• Fui al mar a ver si te olvidaba y las olas me dijeron no la olvide que ella te ama - I went to the ocean to see if I could forget you and the waves told me not to forget that you love me.
  • Quisiera ser el mar y tu la roca para seguir las olas y besar tu linda boca - I wish I was the sea and you a rock so that I could follow the waves and kiss your pretty mouth
  • Me gusta las olas cuando chocan de la roca, me gustan tus labios cuando chocan de mi boca - I like when the waves crash on the rock, I like your lips when they crash into my mouth

Lastly, a warning on respectability:

  • Me gusta las mariposas que van rosa en rosa pero no me gusta las chicas que van boca en boca - I like the butterflies that go from rose to rose but I don’t like the girls who go from mouth to mouth.

February 20, 2015

The Long Goodbye

Goodbyes can be awkward and emotional. Which is why I am not enjoying my current long and strung-out goodbye with the Dominican Republic. 

Leaving the U.S. for the D.R. was relatively easy. I was excited for a new adventure and I knew I would only be gone two years. Leaving the D.R. has been completely different. While I am excited to start the next chapter in my life, I am leaving behind not just a job, but a community. I have no idea when I will have the chance to visit the D.R., and since my community doesn’t have cell phone service (let alone internet), keeping in touch with my host family and friends is going to be a challenge. My neighbors have also realized that our relationship is about to change, and they can’t help but remind me constantly that I will be leaving them soon.

The goodbye started in November when my neighbors started to ask how much longer I would be living in the D.R. “Don’t worry,” I said, “I still have seven months left.” But worry they did. In December my host mom cried as I said goodbye before I headed home for a two week vacation. Kids have written me letters asking me not to leave and have also threatened to steal my suitcases. My project partners have asked me on several occasions to stay another year. To everyone who asks me to stay, I politely explain that while I love them all, I miss my family and my country, and that I want to live in a modern city.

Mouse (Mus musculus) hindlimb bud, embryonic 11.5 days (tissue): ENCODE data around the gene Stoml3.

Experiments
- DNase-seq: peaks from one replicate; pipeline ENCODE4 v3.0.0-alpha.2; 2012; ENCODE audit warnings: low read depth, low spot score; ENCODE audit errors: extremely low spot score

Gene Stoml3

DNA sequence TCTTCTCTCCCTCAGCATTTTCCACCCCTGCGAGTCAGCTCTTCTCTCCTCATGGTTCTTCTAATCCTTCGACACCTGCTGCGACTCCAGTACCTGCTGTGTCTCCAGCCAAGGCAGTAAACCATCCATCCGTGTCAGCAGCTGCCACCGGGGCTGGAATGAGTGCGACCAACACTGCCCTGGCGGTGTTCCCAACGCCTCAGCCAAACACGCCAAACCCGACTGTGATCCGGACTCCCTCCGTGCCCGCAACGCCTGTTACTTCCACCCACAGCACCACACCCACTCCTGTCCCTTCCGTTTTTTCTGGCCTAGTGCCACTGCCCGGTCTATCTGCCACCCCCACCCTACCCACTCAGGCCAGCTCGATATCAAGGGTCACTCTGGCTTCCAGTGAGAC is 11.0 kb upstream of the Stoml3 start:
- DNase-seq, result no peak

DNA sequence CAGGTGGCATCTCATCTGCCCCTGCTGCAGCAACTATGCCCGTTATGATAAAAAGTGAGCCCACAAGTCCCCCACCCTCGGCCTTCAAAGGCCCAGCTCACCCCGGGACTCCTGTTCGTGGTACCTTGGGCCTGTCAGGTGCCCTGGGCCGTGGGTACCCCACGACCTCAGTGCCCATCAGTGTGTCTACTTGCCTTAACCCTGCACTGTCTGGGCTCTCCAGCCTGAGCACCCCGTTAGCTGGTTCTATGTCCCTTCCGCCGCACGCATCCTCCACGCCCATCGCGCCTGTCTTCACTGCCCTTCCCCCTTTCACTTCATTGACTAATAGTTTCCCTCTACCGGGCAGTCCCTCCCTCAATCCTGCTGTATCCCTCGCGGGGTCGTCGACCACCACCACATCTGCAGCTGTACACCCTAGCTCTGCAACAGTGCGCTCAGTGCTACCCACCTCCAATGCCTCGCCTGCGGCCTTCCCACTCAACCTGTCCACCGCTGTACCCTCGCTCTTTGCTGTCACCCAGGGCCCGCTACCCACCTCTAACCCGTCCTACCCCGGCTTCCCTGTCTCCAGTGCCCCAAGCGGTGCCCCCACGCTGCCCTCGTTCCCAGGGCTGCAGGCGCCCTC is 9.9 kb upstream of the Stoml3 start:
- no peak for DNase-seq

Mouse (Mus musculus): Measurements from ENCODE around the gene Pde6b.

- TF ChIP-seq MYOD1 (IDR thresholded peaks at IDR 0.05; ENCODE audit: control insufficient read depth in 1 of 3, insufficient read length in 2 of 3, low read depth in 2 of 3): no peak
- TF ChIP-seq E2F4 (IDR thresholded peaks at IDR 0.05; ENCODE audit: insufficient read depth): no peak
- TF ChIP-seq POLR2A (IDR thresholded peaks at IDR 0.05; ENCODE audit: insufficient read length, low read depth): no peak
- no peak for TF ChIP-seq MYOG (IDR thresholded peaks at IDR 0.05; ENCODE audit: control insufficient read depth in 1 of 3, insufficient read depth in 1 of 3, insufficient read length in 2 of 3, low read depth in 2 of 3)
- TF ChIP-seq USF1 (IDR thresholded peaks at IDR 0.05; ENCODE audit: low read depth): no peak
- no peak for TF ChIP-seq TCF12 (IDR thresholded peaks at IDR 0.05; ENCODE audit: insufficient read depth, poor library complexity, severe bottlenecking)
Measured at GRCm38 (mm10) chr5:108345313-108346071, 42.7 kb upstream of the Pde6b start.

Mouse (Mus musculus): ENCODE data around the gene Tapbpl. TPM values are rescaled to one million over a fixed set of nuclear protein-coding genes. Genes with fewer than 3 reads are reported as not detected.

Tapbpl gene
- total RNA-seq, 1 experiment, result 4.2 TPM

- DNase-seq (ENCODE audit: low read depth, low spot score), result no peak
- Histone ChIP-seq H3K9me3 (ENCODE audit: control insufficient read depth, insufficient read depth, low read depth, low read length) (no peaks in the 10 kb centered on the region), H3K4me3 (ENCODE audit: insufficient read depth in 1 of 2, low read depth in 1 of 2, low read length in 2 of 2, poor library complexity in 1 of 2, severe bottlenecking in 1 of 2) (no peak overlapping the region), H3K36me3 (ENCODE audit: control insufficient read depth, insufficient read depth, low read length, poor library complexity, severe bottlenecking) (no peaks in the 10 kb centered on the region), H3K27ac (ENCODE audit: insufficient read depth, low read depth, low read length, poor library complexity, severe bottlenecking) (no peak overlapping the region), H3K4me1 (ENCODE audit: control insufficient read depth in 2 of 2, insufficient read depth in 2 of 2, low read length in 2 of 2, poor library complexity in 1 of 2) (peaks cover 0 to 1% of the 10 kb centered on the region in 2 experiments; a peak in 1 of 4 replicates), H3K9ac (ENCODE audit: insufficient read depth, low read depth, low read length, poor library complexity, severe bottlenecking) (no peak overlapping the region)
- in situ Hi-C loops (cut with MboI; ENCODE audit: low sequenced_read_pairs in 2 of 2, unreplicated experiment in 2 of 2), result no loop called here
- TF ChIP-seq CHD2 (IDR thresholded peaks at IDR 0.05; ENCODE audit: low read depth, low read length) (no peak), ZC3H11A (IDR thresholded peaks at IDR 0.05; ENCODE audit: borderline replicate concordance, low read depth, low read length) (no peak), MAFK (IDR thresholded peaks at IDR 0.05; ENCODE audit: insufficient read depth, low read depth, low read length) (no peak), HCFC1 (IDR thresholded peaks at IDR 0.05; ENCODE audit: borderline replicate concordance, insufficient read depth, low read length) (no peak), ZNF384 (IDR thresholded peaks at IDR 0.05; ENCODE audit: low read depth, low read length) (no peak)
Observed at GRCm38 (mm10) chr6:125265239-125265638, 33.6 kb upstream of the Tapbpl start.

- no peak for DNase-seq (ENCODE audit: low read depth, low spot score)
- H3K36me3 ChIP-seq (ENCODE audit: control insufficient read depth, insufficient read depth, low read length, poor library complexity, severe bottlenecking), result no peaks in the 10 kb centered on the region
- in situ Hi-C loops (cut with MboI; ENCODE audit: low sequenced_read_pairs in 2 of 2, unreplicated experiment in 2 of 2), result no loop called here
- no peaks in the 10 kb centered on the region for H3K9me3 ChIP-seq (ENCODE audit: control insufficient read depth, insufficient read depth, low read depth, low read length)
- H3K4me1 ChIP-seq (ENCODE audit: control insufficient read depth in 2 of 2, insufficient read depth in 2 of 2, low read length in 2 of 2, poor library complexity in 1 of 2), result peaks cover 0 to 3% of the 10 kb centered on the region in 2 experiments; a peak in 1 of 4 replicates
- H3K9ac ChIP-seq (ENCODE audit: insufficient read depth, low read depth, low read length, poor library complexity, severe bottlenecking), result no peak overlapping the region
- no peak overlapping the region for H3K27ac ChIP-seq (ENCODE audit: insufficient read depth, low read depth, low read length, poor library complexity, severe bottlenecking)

Some of the kids have gotten possessive of my stuff.

Yet, while I have tried to make the decision to leave seem like an easy one, the decision to leave was a hard choice to make. I seriously considered staying on the island for another year, but in the end America won. There is still a small part of me that wants to stay, so every time a student asks me to stay it is like a little knife it pricking my heart. In my dreams I take all my neighbors to America with me and spend all my time watching them experience luxuries we take for granted, like movie theaters, hot running water, dish washers, elevators, amusement parks, etc.

Something I am still trying to figure-out is what am I going to do with all the stuff I have accumulated over the past two years? My neighbors would like me to give everything I have to them. Even before people began to ask when I was leaving, they would tell me things like, “Susi, I like your shirt. Give it to me when you leave.” Now that my departure is only a few months away these requests have become more frequent. My 10 year-old BFF has threatened to kill me if I don’t give her my plastic storage container. I don’t mind giving my things away, but I am concerned that there will be hurt feelings if people don’t get what they want. As of now, my plan is to wait until the day before I leave to give things out that way I only have to deal with angry neighbors for one day.
My neighbors want my cat too - but he is coming with me!

As for what is next for me after Peace Corps, well I don’t have that figured out either. However, if I have learned one thing from Peace Corps it is not to stress. I know everything will work out for me, I just have to be patient. While I wait for my life to sort it self out my siblings and I are planning a trip across Europe to coincide with the end of my service and my sister’s graduation from college. Our tentative route is: Barcelona, Nice, Milan, Munich, Prague, Vienna, Athens, and Istanbul. If you have any recommendations or tips for our grand european sojourn be sure to let one of us know!